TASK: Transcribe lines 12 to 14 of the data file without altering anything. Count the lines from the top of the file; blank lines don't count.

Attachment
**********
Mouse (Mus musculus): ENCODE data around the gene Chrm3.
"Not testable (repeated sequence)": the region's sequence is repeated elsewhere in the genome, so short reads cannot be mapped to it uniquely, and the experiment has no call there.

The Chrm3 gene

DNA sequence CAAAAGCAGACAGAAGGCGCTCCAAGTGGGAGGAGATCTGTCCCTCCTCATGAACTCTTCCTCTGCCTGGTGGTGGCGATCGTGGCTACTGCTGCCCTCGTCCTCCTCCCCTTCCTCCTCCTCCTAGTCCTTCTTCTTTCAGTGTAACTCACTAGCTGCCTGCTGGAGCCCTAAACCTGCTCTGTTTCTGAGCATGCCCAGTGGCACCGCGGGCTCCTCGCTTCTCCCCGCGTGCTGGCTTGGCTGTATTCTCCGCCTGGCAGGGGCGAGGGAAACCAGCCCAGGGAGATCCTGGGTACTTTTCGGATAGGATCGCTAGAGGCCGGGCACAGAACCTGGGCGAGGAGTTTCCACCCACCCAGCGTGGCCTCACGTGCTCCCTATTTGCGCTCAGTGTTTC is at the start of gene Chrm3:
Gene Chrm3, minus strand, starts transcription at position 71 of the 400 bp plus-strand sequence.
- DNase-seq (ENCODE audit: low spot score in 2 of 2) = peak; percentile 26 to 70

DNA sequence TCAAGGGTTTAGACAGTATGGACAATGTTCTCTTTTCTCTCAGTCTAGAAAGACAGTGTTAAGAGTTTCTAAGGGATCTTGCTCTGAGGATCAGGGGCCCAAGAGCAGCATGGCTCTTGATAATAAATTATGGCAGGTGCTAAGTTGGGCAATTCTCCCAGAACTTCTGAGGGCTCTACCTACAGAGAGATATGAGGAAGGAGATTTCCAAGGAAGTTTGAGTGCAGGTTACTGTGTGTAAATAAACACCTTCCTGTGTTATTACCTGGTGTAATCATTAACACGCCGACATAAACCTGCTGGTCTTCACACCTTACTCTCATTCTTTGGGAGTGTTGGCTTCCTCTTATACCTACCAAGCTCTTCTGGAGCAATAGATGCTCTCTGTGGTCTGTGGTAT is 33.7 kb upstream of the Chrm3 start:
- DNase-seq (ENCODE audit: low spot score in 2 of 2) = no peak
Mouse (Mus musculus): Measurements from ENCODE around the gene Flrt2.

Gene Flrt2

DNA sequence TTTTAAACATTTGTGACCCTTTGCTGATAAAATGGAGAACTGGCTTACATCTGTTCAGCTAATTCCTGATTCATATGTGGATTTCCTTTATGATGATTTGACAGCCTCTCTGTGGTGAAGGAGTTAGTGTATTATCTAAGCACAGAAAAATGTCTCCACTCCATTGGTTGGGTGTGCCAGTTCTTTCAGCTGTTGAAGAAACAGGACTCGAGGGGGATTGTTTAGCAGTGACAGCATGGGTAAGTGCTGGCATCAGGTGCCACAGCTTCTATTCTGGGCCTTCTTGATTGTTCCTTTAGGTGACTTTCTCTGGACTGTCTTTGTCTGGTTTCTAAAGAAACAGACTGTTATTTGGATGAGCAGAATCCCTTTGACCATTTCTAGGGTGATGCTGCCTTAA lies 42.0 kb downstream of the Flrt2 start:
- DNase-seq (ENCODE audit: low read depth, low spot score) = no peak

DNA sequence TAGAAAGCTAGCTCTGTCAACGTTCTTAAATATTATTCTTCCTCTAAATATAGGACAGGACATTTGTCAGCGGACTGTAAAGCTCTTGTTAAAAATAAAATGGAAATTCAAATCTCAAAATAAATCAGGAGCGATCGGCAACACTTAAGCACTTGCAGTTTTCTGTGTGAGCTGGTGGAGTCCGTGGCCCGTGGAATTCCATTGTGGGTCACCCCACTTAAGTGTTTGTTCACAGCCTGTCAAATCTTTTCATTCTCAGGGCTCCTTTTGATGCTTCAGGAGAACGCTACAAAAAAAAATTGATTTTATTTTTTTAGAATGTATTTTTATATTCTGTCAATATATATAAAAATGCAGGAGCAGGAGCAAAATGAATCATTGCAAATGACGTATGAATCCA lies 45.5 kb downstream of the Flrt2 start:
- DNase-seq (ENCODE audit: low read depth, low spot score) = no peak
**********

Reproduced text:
- DNase-seq (ENCODE audit: low read depth, low spot score) = no peak

DNA sequence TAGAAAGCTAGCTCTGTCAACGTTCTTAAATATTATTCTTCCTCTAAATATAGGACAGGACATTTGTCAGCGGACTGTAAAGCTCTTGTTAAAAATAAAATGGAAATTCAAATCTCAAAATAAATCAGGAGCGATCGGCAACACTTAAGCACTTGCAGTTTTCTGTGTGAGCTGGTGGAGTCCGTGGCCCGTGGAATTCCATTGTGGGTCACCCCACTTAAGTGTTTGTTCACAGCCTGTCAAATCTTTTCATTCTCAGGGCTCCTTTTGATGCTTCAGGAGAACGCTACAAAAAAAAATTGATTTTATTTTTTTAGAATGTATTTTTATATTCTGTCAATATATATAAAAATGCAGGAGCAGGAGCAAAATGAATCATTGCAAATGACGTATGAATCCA lies 45.5 kb downstream of the Flrt2 start:
- DNase-seq (ENCODE audit: low read depth, low spot score) = no peak